A new state office building will NOT be built in Juneau any time soon.
The Parnell Administration has changed course. Instead of building a new 140-thousand square foot office building, Administration Commissioner Becky Hultberg says the Douglas Island Office Building will be renovated.
The administration was expected to announce the location of the proposed facility that would house about 500 employees from the departments of Labor, Public Safety, and some Fish and Game and Corrections employees.
But Hultberg says an analysis made possible by a $2-million legislative appropriation has led to a different conclusion.
“It enabled us to have a better understanding of the condition of the existing buildings we have,” Hultberg says. “Prior to this there were some assumptions made, some very limited work done, but really the appropriation enabled us to do the detailed work that has led us to this conclusion.”
Hultberg says an engineer’s study shows the old Douglas building is structurally sound and can be renovated for $15 to 20-million.
It does not resolve the question of the old Public Safety building, which has been considered a temporary home for the department since the 1970s. The lease for the so-called Plywood Palace, which houses the Department of Labor, expires next year. The poorly constructed building has long been a pain to the administration. Hultberg says the administration is negotiating with the building’s owner.
She says the administration will have to move public safety employees, but it’s not clear where.
Once the new Libraries, Archives and Museum complex is built – several years from now — space will be available in the State Office Building, Hultberg says.
A new capital city office complex was first proposed in 2009 at the old subport, owned by the Mental Health Trust Authority. Legislation allowing the Authority to develop office space and lease it to the state did not survive that session, but planning and design funds were granted last year.
Juneau State Representatives Cathy Munoz and Beth Kerttula carried the legislation on the first proposal.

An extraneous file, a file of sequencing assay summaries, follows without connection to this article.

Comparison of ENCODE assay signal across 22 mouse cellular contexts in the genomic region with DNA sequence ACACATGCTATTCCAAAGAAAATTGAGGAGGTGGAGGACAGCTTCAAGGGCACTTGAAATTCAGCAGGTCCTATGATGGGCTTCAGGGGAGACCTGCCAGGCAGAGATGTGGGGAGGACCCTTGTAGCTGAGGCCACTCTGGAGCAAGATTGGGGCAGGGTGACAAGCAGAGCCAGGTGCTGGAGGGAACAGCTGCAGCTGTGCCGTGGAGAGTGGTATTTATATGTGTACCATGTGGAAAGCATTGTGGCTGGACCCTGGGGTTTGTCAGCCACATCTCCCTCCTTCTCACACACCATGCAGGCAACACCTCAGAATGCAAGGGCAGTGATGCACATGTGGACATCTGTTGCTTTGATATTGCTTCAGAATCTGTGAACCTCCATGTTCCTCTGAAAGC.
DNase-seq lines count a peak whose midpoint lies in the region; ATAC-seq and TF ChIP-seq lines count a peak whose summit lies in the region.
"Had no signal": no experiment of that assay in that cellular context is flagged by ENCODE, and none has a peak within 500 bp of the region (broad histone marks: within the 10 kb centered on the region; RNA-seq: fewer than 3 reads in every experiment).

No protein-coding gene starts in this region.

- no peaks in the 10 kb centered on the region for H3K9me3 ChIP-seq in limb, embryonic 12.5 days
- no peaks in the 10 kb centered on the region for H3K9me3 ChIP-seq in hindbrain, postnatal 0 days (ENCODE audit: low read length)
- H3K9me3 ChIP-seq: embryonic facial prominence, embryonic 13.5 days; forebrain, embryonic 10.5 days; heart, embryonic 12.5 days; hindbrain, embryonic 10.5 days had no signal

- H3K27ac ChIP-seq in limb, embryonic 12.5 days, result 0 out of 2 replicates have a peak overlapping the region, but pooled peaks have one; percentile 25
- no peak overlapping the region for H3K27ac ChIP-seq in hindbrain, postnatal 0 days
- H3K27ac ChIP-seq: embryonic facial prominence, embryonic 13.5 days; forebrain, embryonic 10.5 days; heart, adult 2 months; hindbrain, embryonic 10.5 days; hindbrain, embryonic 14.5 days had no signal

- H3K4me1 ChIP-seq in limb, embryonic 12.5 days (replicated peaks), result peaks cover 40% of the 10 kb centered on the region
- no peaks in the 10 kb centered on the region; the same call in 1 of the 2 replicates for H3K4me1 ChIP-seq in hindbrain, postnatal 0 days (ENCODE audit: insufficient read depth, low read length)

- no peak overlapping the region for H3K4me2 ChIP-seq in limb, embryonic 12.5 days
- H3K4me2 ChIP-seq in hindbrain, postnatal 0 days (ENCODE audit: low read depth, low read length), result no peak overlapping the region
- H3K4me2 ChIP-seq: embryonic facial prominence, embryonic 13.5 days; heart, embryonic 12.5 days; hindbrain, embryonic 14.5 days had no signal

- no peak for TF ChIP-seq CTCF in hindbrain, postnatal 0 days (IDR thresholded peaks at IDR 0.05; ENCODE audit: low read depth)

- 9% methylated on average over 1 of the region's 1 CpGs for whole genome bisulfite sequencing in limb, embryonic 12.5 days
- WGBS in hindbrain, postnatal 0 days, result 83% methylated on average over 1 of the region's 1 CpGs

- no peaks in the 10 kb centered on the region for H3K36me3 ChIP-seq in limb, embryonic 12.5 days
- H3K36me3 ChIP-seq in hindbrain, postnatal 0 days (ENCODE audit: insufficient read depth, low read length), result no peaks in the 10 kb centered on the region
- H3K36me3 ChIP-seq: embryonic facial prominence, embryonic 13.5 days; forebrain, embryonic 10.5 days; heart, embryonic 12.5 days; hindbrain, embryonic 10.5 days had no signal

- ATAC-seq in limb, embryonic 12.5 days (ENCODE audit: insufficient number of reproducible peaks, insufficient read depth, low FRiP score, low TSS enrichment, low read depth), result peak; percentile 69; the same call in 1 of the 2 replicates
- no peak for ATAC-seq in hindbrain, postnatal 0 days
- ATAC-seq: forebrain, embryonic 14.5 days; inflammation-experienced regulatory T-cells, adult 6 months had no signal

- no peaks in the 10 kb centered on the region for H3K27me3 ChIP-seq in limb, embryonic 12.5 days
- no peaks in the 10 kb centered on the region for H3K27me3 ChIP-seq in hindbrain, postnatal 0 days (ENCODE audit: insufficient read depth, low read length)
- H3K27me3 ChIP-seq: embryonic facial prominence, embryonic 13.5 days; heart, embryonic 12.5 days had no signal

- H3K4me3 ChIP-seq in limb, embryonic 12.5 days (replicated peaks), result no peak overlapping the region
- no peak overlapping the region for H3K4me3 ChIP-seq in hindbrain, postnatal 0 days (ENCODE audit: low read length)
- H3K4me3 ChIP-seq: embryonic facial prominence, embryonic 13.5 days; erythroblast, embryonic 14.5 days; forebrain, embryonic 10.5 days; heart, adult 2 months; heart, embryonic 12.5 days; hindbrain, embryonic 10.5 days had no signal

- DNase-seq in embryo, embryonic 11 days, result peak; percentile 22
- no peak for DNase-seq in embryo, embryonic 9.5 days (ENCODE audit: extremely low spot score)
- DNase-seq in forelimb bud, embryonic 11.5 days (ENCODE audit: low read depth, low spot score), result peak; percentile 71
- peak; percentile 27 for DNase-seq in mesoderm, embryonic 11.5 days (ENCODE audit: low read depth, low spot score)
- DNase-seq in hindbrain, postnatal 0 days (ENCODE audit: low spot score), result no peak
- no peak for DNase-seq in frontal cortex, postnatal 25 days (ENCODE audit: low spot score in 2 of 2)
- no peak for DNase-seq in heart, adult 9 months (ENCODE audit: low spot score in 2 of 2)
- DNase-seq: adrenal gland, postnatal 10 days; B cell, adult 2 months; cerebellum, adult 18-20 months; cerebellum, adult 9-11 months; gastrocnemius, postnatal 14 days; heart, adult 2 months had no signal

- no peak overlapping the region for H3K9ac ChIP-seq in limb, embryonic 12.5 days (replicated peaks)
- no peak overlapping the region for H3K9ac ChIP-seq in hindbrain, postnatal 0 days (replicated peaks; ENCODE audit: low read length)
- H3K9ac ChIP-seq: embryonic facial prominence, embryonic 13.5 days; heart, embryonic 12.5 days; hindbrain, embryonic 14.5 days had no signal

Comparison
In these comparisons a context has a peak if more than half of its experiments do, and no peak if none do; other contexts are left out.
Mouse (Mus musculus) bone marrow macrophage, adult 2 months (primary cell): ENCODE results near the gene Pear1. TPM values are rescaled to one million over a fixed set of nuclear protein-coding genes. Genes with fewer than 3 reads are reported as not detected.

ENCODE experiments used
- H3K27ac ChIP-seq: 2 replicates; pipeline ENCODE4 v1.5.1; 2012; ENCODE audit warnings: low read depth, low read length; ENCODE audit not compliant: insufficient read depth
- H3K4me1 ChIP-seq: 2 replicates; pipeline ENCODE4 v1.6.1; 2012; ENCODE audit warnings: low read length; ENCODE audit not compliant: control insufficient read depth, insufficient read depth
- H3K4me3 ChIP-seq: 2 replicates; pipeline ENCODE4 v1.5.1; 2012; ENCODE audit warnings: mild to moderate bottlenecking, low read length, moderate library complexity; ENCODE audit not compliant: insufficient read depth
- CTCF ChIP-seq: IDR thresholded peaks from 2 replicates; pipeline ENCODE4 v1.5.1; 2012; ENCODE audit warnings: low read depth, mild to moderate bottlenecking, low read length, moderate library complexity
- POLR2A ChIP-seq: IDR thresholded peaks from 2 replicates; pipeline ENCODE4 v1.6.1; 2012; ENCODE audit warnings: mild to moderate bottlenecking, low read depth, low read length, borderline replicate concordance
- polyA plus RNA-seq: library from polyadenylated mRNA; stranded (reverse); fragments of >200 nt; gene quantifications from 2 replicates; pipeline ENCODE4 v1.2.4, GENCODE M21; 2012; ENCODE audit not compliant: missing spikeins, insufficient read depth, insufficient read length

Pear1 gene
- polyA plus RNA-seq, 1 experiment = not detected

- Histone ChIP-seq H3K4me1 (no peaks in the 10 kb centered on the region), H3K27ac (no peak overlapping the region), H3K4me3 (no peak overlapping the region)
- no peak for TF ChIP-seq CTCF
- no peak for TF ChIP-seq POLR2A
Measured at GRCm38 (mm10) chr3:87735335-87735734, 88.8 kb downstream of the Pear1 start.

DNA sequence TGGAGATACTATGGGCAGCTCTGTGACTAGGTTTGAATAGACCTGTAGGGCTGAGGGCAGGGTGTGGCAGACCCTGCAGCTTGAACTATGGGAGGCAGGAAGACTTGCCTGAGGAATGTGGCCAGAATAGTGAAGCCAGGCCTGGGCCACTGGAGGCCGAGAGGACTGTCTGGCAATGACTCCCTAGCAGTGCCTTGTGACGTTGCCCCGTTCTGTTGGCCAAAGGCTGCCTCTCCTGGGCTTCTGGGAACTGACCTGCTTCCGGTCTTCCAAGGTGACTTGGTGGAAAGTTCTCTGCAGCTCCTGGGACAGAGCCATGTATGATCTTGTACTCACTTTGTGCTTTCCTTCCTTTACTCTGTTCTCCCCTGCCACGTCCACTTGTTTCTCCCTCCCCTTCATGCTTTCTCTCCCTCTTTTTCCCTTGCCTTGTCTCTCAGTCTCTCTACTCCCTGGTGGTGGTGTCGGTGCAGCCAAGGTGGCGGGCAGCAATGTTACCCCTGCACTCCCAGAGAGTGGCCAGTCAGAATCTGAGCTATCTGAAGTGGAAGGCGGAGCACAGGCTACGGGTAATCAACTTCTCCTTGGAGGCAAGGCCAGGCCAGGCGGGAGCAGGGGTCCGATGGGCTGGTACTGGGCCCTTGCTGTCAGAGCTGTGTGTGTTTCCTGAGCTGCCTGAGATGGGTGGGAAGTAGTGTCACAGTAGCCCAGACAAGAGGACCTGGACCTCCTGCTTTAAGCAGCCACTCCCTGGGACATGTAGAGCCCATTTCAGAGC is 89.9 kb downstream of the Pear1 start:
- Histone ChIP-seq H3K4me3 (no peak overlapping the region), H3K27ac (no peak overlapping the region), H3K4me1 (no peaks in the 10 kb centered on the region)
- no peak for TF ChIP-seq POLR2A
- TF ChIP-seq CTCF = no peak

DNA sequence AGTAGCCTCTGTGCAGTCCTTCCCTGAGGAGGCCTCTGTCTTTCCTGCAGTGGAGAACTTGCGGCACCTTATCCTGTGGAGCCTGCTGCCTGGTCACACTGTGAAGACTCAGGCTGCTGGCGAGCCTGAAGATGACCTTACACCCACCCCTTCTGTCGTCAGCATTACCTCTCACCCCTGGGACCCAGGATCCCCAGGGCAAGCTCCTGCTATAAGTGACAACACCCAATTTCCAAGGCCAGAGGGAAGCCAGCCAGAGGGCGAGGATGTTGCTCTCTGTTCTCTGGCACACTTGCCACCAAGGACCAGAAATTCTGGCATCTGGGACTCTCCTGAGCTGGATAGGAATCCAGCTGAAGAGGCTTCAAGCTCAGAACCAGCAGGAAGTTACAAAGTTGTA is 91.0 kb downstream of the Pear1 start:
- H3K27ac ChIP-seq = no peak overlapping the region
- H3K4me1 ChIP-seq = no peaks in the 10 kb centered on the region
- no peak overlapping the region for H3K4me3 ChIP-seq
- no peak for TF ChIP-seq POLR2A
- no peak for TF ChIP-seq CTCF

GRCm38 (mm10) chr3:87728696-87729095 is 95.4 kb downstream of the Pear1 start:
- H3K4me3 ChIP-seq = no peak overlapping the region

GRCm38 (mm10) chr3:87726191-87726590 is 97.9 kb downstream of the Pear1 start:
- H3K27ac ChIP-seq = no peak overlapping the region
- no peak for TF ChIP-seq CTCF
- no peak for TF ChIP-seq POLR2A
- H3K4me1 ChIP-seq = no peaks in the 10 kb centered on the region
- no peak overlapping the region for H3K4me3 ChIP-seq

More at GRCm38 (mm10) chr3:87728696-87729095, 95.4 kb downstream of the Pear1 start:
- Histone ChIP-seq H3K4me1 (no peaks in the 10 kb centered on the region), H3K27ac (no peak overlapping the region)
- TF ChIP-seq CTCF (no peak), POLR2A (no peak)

Both say they’re disappointed, but say it’s good that a state facility will remain in downtown Douglas.
Munoz says it’s important the administration is still planning to invest in Juneau.
“Going back two or three years when we were working on the Mental Health Trust project that was a great opportunity. It’s unfortunate it didn’t get through the process then, but obviously there are new considerations today that we weren’t looking at two or three years ago,” Munoz says.
Kerttula says Juneau legislators are committed to working with the administration on a new office building.
This story will be updated with more details.
- Heli-skiing has long been a controversial topic in Haines. The interests of the industry often clash with people who live near heliports and don’t want the noise disturbing their peace and quiet. But there’s another group that’s impacted by helicopter noise: mountain goats.
- In the Northwest Arctic, caribou hunting has been contentious for years. Alaska’s largest herd continues to decline while tensions have emerged between rural subsistence users and outside hunters.
- From the Aleutian island of Akutan to the arctic village of Kiana, 13 communities have been crowned champions of a rural energy competition. The U.S. Department of Energy recently announced that it will help these communities cut their energy use by 15 percent by training local utility providers.
- It’s costing 14 percent more to take the ferry to and from the Lower 48. The higher fare is part of another round of tariff increases aimed at boosting income and equalizing rates across all routes.